﻿ Continuous-Time Mean-Variance Portfolio Selection with Partial Information

Journal of Mathematical Finance
Vol.04 No.05(2014), Article ID:51818,12 pages
10.4236/jmf.2014.45033

Continuous-Time Mean-Variance Portfolio Selection with Partial Information

Wan-Kai Pang1, Yuan-Hua Ni2, Xun Li1, Ka-Fai Cedric Yiu1

1Department of Applied Mathematics, The Hong Kong Polytechnic University, Hong Kong, China

2School of Sciences, Tianjin Polytechnic University, Tianjin, China

Email: macyiu@polyu.edu.hk   Received 3 August 2014; revised 1 October 2014; accepted 21 October 2014

ABSTRACT

This paper studies a continuous-time market under a stochastic environment where an agent, having specified an investment horizon and a target terminal mean return, seeks to minimize the variance of the return with multiple stocks and a bond. In the model considered here, the mean returns of individual assets are explicitly affected by underlying Gaussian economic factors. Using past and present information of the asset prices, a partial-information stochastic optimal control problem with random coefficients is formulated. Here, the partial information is due to the fact that the economic factors can not be directly observed. Using dynamic programming theory, we show that the optimal portfolio strategy can be constructed by solving a deterministic forward Riccati-type ordinary differential equation and two linear deterministic backward ordinary differential equations.

Keywords:

Mean-Variance Portfolio Selection, Partial Information, Filtering 1. Introduction

Mean-variance is an important investment decision rule in financial portfolio selection, which is first proposed and solved in the single-period setting by Markowitz in his Nobel-Prize-winning works   . In these seminal papers, the variance of the final wealth is used as a measure of the risk associated with the portfolio and the agent seeks to minimize the risk of his investment subject to a given mean return. This model becomes the foundation of modern finance theory and inspires hundreds of extension and applications. For example, this leads to the elegant capital asset pricing model  .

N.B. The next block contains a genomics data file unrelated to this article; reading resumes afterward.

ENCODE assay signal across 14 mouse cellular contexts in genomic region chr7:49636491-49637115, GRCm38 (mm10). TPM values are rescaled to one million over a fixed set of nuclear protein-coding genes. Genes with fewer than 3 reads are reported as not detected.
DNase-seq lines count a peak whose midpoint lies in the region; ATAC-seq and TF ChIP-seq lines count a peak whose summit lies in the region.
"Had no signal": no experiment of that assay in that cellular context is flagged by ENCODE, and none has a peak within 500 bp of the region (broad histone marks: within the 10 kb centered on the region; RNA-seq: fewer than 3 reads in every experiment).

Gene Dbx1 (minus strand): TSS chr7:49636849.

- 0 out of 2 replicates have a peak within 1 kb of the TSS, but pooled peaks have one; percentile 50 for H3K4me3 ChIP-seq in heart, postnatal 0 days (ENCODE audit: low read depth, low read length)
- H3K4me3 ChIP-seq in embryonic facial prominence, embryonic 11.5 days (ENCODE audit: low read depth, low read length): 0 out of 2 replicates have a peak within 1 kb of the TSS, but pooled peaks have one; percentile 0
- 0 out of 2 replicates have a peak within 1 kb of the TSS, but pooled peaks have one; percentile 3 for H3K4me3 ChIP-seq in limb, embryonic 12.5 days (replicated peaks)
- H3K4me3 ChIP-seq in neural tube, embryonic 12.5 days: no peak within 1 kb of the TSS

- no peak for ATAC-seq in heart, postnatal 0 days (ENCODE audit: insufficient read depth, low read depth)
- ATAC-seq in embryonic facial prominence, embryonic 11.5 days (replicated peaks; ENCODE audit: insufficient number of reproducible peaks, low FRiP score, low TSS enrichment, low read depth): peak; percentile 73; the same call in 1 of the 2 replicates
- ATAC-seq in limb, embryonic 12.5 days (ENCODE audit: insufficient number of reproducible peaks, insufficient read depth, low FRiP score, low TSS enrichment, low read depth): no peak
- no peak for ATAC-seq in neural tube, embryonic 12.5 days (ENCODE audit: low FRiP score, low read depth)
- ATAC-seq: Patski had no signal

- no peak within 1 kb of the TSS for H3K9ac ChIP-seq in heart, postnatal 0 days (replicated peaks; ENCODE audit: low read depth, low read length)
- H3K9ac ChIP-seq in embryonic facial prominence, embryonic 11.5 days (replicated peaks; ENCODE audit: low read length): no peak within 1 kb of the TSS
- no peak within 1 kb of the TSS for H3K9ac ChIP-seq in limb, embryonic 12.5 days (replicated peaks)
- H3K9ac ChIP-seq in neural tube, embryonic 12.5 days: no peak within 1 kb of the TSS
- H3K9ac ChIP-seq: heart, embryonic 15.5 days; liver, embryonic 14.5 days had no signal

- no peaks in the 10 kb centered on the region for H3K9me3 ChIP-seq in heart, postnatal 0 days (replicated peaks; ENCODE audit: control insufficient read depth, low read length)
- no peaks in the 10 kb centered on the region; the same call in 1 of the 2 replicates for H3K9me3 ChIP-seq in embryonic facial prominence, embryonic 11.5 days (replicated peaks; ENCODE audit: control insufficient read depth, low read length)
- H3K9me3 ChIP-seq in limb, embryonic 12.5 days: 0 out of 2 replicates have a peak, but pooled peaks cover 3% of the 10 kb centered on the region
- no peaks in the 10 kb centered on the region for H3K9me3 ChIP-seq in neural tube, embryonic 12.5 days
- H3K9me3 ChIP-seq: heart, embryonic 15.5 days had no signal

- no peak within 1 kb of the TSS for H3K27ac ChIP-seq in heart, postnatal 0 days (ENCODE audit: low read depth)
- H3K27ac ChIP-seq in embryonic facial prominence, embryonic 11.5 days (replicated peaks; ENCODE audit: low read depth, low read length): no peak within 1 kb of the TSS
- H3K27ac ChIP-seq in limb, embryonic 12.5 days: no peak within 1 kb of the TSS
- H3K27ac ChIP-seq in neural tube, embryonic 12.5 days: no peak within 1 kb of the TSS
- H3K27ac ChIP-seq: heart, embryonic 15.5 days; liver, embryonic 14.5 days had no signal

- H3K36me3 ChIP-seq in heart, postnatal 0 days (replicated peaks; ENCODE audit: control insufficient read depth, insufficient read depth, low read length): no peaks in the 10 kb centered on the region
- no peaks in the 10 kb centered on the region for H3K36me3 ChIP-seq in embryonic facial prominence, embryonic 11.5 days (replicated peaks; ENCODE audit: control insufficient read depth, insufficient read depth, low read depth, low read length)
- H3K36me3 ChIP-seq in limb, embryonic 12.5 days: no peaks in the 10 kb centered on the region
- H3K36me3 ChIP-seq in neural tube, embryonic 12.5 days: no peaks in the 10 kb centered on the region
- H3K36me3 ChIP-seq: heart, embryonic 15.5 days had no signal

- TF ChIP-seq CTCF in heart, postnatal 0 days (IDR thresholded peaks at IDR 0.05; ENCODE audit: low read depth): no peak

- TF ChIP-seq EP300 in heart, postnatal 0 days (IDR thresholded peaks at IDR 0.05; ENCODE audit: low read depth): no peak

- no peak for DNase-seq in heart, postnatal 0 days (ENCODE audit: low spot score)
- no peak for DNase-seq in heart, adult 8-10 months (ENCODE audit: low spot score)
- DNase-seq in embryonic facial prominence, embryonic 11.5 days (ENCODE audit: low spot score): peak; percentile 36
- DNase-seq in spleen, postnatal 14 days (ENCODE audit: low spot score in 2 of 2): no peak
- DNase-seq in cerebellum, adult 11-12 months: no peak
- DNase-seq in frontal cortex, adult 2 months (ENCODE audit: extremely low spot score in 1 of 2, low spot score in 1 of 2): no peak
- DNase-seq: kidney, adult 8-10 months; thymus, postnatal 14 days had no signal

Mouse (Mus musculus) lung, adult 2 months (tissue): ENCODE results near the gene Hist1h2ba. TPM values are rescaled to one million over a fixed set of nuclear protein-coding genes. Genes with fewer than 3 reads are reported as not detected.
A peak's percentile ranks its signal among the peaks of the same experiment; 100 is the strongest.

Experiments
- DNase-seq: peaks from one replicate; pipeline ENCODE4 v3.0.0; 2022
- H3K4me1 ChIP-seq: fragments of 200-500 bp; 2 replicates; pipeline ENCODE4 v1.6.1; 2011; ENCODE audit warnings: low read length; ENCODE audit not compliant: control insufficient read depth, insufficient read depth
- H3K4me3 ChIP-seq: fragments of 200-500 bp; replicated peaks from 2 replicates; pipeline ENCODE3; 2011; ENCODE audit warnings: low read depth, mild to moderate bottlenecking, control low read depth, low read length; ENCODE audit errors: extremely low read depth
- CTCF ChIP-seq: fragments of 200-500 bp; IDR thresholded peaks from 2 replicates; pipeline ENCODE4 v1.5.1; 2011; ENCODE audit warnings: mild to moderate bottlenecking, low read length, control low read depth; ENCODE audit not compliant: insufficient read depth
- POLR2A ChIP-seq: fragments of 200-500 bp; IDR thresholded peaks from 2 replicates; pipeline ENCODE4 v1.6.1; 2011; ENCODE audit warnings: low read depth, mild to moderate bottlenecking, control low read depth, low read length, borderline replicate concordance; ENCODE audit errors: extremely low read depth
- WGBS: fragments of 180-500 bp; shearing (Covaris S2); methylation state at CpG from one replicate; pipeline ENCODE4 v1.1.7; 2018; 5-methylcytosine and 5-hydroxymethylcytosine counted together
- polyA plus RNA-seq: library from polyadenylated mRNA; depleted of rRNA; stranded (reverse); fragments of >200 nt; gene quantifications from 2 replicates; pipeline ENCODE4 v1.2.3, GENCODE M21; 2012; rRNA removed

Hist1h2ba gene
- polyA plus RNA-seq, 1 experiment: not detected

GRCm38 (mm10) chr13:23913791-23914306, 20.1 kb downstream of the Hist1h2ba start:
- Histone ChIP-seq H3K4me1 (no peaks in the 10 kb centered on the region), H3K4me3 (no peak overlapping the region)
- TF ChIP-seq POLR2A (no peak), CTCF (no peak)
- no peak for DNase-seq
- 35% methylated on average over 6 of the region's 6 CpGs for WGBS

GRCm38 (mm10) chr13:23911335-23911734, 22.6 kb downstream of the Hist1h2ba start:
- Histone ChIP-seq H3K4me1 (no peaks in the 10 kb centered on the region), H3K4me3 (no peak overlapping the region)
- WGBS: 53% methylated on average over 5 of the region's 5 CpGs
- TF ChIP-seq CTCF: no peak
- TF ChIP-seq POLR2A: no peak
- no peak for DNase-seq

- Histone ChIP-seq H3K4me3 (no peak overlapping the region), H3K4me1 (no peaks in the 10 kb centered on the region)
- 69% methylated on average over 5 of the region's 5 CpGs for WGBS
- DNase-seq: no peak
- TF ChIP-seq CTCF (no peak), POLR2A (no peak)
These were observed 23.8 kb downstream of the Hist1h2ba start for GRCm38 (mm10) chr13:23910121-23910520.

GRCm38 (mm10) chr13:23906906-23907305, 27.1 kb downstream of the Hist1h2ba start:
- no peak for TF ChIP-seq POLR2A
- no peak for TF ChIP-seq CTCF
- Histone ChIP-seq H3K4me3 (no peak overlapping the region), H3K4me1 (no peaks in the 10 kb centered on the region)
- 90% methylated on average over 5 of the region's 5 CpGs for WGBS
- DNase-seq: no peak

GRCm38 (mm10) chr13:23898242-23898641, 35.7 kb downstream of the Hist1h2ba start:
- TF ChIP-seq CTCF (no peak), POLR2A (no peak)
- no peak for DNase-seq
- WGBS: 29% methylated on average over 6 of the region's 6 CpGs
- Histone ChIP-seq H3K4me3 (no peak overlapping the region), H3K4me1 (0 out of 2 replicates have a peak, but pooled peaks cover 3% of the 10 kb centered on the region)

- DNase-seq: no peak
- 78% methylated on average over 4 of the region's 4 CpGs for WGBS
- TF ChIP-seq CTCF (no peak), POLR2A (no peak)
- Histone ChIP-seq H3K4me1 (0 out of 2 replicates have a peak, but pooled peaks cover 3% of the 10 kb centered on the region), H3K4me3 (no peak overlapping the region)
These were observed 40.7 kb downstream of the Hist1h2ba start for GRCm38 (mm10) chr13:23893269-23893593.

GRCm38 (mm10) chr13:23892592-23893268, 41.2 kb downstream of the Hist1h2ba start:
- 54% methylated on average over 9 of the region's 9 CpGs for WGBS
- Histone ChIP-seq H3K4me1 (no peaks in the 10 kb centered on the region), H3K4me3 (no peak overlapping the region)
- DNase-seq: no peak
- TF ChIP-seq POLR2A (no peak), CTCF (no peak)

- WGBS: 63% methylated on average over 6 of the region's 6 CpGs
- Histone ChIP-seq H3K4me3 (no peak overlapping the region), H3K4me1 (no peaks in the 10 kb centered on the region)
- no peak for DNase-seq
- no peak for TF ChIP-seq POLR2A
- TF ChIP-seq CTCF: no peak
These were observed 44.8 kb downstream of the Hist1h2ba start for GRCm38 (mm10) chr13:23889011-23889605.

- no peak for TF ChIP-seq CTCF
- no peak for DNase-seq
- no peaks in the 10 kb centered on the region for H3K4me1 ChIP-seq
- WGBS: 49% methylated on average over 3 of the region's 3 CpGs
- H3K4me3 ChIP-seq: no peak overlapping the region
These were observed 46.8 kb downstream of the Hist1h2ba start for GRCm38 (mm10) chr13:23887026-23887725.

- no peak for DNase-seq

The dynamic extension of the Markowitz model has been established in subsequent years by employing the martingale theory, convex duality and stochastic control. The pioneer work for continuous time portfolio management is  , in which Merton used dynamic programming and partial differential equation (PDE) theory to derive and solve the Hamilton-Jacobi-Bellman (HJB) equation, and thus obtains the optimal strategy. For cases when the underlying stochastic process is a Martingale, optimal portfolios could be derived  . In  , the authors formulated the mean-variance problem with deterministic coefficients as a linear-quadratic (LQ) optimal problem. As there is no running cost in the objective function, this formulation is inherently an indefinite stochastic LQ control problem. As extensions of  , for example,  dealt with random coefficients, while  considered regime switching market. For discrete time cases,  solved the multiperiod mean-variance portfolio selection problem completely. Analytical optimal strategy and an efficient algorithm to find the strategy were proposed. Comprehensive review of the mean-variance model can be found in  and  .

In  , in order to tackle the computational tractability and the statistical difficulties associated with the estimation of model parameters, Bielecki and Pliska introduced a model such that the underlying economic factors such as accounting ratios, dividend yields, and macroeconomic measures are explicitly incorporated in the model. The factors are assumed to follow Gaussian processes and the drifts of the stocks are linear functions of these factors. This model motivates many further researches (see, for example,  and  ). In practice, many investors use only the observed asset prices to decide his current portfolio strategy. The random factors cannot normally be observable directly. Therefore, the underlying problem falls into the category of portfolio selection under partial information   . A significant progress in the realm of mean-variance concerning partial information is the work of  , in which a separation principle is shown under this partial information setting. Efficient strategies were derived, which involved the optimal filter of the stock drift processes. In addition, the particle system representation of the obtained filter is employed to develop analytical and numerical approaches. It is valuable to point out that backward stochastic differential equations (BSDEs) methodology is employed to tackle this problem.